Toronto organization Over the Bridge has created “new” Nirvana, Amy Winehouse, Jimi Hendrix, Doors songs using artificial-intelligence software to approximate their songwriting, Rolling Stone reports. In "new" Nirvana case, everything other than the vocals - the work of Nirvana tribute band frontman Eric Hogan - from the turns of phrase to the reckless guitar performance, is the work of computers. The tune, titled 'Drowned in the Sun', is part of Lost Tapes of the 27 Club, a project featuring songs written and mostly performed by machines in the styles of other musicians who died at 27: Cobain, Jimi Hendrix ('You're Gonna Kill Me'), Jim Morrison ('The Roads Are Alive'), and Amy Winehouse ('Man I Know'). Each track is the result of AI programs analyzing up to 30 songs by each artist and granularly studying the tracks’ vocal melodies, chord changes, guitar riffs and solos, drum patterns, and lyrics to guess what their “new” compositions would sound like. Over the Bridge helps members of the music industry struggling with mental illness.

Statues coming alive

South Korean companies are using artificial intelligence to make new music by dead pop stars, Korean or global. AI is being used to learn and then extrapolate the style of certain musicians, like Kim Kwang Seok, who died 25 years ago, and Freddie Mercury who is dead for 30 years now. It is part of the Korean government's push to harness the so-called Fourth Industrial Revolution, using technology to transform the way we live and work.

Shed Eeran coming soon...
November 09, 2020

Google and Spotify getting into deepfake music

“As a piece of engineering, it’s really impressive” - an electronic musician and academic dr Matthew Yee-Kin says to the Guardian about audio deepfakes - “they break down an audio signal into a set of lexemes of music – a dictionary if you like – at three different layers of time, giving you a set of core fragments that is sufficient to reconstruct the music that was fed in". The G in convinced, rightly so, deepfake music is set to have wide-ranging ramifications for the music industry - any company that wouldn't want to pay the market rate for using an established artist’s music, they could create their own imitation. And big companies are getting into it: Google is working on it within their Magenta Project; startup Amper Music is producing custom, AI-generated music for media content; Spotify employed François Pachet, former head of Sony Music’s computer science lab, in its AI research group...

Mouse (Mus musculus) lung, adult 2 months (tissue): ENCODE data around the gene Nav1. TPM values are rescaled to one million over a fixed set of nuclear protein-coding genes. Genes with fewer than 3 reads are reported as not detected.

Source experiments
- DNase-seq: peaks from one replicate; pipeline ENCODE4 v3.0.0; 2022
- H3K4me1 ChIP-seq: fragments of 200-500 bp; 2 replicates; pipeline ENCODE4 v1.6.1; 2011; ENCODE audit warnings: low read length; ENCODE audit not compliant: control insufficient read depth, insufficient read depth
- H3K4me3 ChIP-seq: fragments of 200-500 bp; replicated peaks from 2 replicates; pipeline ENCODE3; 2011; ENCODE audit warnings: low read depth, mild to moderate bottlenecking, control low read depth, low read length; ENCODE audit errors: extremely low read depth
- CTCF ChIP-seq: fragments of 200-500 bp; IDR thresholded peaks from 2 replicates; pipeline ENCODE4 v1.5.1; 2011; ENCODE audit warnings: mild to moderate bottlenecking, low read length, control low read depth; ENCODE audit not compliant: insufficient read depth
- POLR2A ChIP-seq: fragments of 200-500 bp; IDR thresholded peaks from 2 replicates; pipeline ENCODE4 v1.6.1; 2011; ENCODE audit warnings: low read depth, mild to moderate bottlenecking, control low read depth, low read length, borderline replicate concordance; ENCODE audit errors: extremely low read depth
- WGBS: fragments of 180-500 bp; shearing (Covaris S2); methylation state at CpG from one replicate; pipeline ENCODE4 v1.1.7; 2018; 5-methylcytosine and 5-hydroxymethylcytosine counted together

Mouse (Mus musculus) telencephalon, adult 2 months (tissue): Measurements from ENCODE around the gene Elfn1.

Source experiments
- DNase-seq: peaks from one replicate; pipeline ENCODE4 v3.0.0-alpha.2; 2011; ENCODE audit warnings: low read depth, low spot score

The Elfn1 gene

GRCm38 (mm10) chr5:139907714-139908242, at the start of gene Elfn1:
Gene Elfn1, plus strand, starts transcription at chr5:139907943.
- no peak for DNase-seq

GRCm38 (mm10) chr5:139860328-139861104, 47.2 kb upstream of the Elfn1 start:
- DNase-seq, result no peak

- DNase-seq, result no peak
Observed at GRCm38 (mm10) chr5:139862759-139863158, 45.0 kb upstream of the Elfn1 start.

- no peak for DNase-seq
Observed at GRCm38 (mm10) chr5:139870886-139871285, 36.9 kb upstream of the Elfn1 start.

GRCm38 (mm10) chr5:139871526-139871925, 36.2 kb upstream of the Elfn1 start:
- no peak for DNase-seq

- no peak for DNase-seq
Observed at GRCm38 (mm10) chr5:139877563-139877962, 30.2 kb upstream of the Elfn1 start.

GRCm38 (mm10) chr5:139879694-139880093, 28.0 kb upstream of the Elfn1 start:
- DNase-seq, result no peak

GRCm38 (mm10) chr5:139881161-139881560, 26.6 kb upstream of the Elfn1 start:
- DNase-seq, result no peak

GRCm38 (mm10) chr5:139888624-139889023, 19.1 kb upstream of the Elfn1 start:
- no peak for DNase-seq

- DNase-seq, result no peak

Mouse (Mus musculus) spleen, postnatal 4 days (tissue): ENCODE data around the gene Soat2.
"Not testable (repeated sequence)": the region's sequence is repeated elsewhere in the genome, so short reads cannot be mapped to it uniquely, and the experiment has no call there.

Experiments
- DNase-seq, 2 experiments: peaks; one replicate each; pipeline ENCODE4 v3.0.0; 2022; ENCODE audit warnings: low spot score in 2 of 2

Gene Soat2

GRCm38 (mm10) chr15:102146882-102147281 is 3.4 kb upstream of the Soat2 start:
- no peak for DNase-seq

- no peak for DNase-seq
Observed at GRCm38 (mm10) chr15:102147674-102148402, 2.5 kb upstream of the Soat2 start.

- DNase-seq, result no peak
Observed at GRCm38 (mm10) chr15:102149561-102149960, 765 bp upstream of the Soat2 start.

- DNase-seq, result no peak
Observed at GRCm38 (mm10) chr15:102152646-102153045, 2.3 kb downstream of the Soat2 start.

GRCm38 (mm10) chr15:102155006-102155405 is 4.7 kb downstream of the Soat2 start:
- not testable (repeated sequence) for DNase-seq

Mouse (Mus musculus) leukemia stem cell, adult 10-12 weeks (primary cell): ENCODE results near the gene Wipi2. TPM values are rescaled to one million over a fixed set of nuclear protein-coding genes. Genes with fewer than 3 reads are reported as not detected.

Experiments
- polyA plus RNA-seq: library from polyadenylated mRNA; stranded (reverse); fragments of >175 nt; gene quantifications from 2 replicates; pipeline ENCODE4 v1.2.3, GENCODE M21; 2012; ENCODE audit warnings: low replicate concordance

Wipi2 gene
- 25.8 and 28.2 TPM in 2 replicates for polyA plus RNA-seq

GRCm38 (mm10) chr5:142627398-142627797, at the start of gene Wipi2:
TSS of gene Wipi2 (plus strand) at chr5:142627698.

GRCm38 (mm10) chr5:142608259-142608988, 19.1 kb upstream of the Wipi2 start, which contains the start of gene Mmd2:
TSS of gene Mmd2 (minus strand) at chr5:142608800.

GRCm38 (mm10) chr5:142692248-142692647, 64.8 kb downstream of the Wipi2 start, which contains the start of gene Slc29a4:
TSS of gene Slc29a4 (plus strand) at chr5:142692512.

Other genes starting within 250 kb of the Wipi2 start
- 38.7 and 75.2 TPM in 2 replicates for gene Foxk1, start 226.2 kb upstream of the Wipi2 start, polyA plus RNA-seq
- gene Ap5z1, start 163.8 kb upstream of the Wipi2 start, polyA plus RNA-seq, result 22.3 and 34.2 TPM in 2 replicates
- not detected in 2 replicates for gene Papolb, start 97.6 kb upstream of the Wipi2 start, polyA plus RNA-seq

NME's Mark Beaumont made a list of eight songs made by artificial intelligence that qualify for "the best least worst" among them. It's fake Nickelback, Strokes, Morrissey, Nirvana, etc. songs. Check out the full list here.

An artificial intelligence bot was programmed to take in all of Metallica's lyrics using Markov Chain (a computer model for a certain type of probability), and wrote an old school Metallica-styled song 'Deliverance Rides', Loudwire reports. YouTuber Funk Turkey wrote the music for it, in style on '...And Justice For All' and 'Black Album', and sang the lyrics, here's some: "I can’t believe the death of day/The dark of wretched pain/Where I see the one thousand deaths/Never free in vain".

Consequence of AI sounds
May 16, 2020

Audio deepfakes and the future of music

Stereogum jumps into the audio deepfakes wagon discussion with a long read about human creativity and the future of music generated by artificial intelligence. The story kicked off on April 30 when audio deepfakes were made public by an independent research organization out of San Francisco called OpenAI. It took recordings of real artists - Jay-Z, Elvis, the Beatles, and thousands of others - a total of 1.2 million songs, entered them into its open source model powered by a neural network, which was then given various levels of guidance and instructed to generate new works. The artificial intelligence finally made some deepfakes. General Intelligence and Pitchfork already published their takes on the story.